Friday, February 12, 2016

Horse Mistakes

Continuing in the theme of mistakes of the rider or horse, your horse also needs to be comfortable making mistakes when trying new things.  Some horses are totally good with this from the get go.  They can be green, asked for something with an aid that is totally unfamiliar, and they will be calm and either ignore the aid or try to figure out what the rider wants.  They never worry too much about anything and are the equine equivalent of my husband.  These horses are known as "good eggs" and tend to be not super reactive, easy to deal with in new situations, and quickly become child or school horses to be treasured.  Then there is the other kind of horse.  You know, the one that is super fancy, but...

This kind of horse is reactive, sensitive to all sorts of stimuli, and worries a lot about being "wrong" and getting in trouble.  This is the type of horse you get going ok on the basic three gaits and want to add in something like turn on the forehand and it takes a month to get it down.  Seriously.  This horse won't like being put between the leg and the hand or the inside aids and the outside aids.  It takes a much longer time to convince this horse that even if he doesn't know what you want or the aids are slightly uncomfortable everything will be ok.  This happens by having the horse's trust.  This trust is built brick by brick, patiently breaking exercises down step by step, making sure your biomechanics are sound, and never punishing for an incorrect response.  Repeat, never punishing for a wrong response.

So, I can hear you asking, "If I don't punish how can I get the response I want?"  This is the training dilemma and the answer is positive reinforcement.  In the beginning of any new skill any step, no matter how small, toward the desired outcome is praised and the exercise not repeated that training session.  Then each session you ask for a little more of the new exercise.  Over several sessions you get a better and better version of the exercise.  This is the positive reinforcement.  By asking for something in a limited way, praising small improvement, and moving on you are telling the horse he did well and all is good.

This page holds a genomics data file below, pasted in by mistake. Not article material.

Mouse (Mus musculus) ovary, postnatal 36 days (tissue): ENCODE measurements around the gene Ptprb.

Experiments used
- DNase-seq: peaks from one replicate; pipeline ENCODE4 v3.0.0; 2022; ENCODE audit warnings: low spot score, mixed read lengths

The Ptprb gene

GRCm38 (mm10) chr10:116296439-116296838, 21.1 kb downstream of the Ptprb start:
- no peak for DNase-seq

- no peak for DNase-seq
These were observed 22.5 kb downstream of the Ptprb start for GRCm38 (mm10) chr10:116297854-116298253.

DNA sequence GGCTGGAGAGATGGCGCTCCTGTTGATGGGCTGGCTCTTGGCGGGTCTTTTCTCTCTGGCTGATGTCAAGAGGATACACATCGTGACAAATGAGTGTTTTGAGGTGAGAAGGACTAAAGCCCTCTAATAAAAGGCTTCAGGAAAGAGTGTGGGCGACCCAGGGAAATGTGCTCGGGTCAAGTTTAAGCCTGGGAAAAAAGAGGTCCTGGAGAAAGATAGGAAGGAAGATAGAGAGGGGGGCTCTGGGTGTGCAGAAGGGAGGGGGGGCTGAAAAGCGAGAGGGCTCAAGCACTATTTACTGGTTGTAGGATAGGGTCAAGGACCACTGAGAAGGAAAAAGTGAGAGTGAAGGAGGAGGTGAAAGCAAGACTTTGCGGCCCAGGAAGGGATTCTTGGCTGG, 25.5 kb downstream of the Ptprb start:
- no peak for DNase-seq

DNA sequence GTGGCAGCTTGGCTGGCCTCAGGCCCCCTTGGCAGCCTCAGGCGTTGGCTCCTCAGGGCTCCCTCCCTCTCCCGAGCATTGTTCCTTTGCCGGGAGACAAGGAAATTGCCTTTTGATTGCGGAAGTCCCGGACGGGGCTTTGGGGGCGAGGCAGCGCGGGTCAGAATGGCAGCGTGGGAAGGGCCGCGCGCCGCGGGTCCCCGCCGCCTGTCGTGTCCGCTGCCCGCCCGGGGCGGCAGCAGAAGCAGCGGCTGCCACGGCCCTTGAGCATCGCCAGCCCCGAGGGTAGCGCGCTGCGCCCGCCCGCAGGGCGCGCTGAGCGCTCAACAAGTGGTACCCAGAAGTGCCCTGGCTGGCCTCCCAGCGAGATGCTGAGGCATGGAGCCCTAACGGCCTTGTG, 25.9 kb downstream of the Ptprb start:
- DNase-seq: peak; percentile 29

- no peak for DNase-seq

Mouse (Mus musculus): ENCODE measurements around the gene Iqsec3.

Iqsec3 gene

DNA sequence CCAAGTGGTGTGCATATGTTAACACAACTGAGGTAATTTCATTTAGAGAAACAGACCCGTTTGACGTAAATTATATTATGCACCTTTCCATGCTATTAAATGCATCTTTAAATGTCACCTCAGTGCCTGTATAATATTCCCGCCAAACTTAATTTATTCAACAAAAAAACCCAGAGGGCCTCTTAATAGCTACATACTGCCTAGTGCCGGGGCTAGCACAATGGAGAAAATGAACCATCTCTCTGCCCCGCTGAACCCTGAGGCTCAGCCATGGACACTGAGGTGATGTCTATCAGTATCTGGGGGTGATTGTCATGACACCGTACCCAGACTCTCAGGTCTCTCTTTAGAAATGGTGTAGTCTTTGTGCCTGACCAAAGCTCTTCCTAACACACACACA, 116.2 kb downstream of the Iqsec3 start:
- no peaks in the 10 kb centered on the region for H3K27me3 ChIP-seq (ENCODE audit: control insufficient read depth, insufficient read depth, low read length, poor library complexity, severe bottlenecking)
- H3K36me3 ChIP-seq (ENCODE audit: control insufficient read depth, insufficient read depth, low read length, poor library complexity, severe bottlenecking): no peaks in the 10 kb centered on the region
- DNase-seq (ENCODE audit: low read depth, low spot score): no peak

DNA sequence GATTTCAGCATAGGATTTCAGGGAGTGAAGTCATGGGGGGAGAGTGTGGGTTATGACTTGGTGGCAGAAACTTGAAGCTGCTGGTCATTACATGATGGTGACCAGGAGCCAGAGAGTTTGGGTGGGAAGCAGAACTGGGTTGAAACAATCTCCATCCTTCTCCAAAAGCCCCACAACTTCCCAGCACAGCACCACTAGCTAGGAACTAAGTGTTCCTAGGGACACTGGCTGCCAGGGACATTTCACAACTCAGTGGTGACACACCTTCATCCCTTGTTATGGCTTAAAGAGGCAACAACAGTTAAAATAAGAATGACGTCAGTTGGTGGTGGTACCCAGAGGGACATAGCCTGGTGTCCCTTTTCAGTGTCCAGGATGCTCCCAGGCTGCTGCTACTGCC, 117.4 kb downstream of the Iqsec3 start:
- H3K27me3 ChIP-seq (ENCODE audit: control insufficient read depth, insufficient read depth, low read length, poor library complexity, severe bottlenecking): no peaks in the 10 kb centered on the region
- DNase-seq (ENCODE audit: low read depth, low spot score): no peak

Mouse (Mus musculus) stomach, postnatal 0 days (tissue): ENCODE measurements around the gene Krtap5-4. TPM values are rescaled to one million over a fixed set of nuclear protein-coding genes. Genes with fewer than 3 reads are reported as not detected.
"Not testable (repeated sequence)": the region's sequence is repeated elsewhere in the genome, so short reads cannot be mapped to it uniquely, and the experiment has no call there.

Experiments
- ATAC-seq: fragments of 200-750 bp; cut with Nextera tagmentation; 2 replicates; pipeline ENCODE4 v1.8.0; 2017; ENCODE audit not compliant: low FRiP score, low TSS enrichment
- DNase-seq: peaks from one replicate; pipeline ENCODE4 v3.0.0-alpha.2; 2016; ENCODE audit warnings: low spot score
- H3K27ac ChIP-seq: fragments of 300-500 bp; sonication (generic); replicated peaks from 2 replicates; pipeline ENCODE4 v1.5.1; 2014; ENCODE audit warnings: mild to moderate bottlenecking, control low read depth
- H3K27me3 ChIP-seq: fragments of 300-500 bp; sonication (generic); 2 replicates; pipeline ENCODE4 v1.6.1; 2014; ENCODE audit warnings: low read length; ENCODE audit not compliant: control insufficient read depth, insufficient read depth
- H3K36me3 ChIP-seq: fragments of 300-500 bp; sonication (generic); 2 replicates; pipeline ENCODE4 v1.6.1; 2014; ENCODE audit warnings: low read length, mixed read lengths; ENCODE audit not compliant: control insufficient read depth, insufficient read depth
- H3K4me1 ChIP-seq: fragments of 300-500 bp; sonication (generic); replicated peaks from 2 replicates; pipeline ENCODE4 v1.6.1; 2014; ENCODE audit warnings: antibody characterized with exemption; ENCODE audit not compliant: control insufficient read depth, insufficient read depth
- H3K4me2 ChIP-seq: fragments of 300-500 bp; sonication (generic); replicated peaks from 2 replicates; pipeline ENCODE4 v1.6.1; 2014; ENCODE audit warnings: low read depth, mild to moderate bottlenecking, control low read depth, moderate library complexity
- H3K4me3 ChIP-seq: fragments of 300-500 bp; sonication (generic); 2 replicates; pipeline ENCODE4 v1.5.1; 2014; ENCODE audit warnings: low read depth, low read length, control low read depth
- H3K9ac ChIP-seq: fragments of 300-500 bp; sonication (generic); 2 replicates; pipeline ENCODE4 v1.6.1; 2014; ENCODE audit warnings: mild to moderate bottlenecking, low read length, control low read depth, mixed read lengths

On the other hand, if the desired outcome did not happen in any way, shape, or form, the rider asks a maximum of three times and if nothing close happens the rider moves on to something else.  No praise, no punishment, no break, just calmly moving on to a known skill.  Afterwards the rider needs to think through why the desired outcome/ new skill is not happening.  Are the building blocks of skill in place?  Are the biomechanics correct?  Does the horse need an easier version of this exercise, say a walking turn on the forehand as opposed to a stationary version?  The rider then makes a plan and gives it a whirl the next training session.  Repeat indefinitely.

This leads to a horse, over time, that trusts the rider when things are not clear.  The horse knows he will not be over faced when something new comes up because he never gets punished.  The irony in all of this is that a lot of horse DO get punished when learning new exercises because the rider repeats the unsuccessful exercise over and over which is a form of punishment.  This makes the horse frustrated and tense and you can pretty much guess how that will all pan out.  If you can't get it in three tries move on, regroup after the ride, and make a plan for the next day.  Really.

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